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Mother Gets Compensation of £9,000,000 For ‘Wrongful Birth’ of Baby

Unhappy Mother

Omodele Meadows, aged 40, recently received nine million pounds in compensation for the wrongful birth of Adejuwon, her six year old son. Four years before Meadows became pregnant, she went to a doctor for a test of whether she had the haemophilia gene. She was worried about getting pregnant, because she had just found out that one of her relatives had this gene.

She was assured by her doctor that she did not have the gene, which was a mistake, as she did carry it. This caused her child to be born with haemophilia. He is also autistic, and is said to be suffering from an ‘aggressive form’ of the two.

Meadows herself has said that, if she knew her child would have haemophilia, she would have had an abortion. This was because she knew about her nephew’s condition, who had haemophilia. The condition caused ‘repeated bleeds’, and her nephew needed to be ‘constantly watched’ to prevent the most minor of injuries.

Liable Doctor

Meadows proceeded to sue the GP who gave her incorrect results, Dr Hafshah Khan. The doctor’s lawyers ‘admitted that, but for her negligence, Adejuwon would not have been born.’ The doctor had not ordered the blood test, only telling Meadows the result. A judge said that it ‘cannot have been easy’ for the doctor to admit her failure.


Lawyers for the GP agreed to give Meadows compensation of £1.4 million for the costs of dealing with her child’s haemophilia. However, they refused to give her any money to help with his autism. Now, the High Court judge, Mrs Justice Yip, has awarded Meadows the full compensation of £9 million. This is a record payout for a wrongful birth claim.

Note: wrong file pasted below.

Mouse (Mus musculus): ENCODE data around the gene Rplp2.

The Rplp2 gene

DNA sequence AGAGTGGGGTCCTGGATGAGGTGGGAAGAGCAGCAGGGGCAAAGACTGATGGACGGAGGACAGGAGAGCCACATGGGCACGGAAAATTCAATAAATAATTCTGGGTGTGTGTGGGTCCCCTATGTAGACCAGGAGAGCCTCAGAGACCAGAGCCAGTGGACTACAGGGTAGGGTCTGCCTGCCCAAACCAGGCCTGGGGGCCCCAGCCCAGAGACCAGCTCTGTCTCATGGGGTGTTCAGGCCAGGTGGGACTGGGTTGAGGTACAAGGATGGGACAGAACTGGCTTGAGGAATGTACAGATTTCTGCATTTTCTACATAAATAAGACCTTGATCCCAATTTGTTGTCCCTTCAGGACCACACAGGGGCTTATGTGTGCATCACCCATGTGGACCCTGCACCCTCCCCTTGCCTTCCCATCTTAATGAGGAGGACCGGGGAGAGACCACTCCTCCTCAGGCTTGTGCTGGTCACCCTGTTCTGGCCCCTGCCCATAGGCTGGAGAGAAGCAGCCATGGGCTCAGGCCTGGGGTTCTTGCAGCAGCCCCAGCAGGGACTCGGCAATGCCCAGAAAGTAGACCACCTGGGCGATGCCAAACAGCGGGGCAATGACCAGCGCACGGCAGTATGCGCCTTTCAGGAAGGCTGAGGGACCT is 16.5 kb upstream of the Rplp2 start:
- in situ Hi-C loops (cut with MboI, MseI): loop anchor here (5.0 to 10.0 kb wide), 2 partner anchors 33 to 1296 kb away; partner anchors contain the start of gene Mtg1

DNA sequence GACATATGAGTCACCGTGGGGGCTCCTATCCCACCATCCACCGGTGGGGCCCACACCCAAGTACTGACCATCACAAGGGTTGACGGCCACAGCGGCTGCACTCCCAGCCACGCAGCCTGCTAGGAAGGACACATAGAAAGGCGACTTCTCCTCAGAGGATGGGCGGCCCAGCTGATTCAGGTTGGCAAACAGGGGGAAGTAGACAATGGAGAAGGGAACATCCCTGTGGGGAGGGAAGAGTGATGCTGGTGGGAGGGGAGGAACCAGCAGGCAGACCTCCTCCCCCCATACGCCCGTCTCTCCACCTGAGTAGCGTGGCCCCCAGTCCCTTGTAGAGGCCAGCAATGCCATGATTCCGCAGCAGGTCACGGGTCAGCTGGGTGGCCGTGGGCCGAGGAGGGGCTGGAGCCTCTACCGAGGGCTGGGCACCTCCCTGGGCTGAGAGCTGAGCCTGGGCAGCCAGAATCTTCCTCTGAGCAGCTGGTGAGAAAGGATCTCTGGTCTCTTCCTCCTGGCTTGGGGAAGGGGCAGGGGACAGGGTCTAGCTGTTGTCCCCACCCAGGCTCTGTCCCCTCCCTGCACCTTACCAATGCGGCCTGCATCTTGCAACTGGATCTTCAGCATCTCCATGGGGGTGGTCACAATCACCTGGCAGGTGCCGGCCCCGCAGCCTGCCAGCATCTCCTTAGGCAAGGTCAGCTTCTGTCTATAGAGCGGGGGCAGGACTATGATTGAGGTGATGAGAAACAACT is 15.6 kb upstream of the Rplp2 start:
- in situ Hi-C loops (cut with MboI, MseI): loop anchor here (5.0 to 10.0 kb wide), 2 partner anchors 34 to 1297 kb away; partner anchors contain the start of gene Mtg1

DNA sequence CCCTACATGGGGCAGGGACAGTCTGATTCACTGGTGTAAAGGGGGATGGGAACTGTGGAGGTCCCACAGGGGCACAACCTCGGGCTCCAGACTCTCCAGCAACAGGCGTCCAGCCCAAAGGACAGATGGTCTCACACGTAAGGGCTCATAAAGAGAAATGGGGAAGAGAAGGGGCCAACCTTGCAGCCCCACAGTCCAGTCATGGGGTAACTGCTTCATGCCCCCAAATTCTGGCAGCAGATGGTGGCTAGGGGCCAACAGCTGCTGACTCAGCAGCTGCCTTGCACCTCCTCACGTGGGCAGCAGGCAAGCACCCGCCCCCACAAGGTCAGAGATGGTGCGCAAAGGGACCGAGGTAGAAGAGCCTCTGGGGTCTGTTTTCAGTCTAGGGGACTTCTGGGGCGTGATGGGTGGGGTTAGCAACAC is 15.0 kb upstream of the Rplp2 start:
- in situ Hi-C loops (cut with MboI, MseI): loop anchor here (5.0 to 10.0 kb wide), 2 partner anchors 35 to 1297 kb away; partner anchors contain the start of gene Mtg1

Meadows argued that her son’s autism made his haemophilia even more difficult to treat. On the other hand, the doctor’s lawyers said that Adejuwon’s autism is unrelated to his haemophilia. Therefore, they argued that the doctor should not be punished for ‘bad luck’.

The judge decided that the boy would not have been born if not for the doctor’s negligence. Therefore, the doctor must take responsibility for the child’s autism and haemophilia.

A Touchy Subject

The judge added that Meadows clearly loved her son. She said that Meadows had only made the claim ‘to provide a better life for her son’.

The judge also said ‘I recognise that this case involves highly emotive matters…The fact that she says clearly that she would have terminated her pregnancy had she known the baby would have haemophilia is not the same at all as saying that Adejuwon is now an unwanted child. On the contrary, it appears that he is much loved and cared for. The burden of caring for him though is much greater than the burden of caring for a normal healthy child and this extends far beyond purely financial cost. Although this is a claim for her loss, I do not doubt that the mother’s primary motive in bringing the claim is to provide a better life for her son.’

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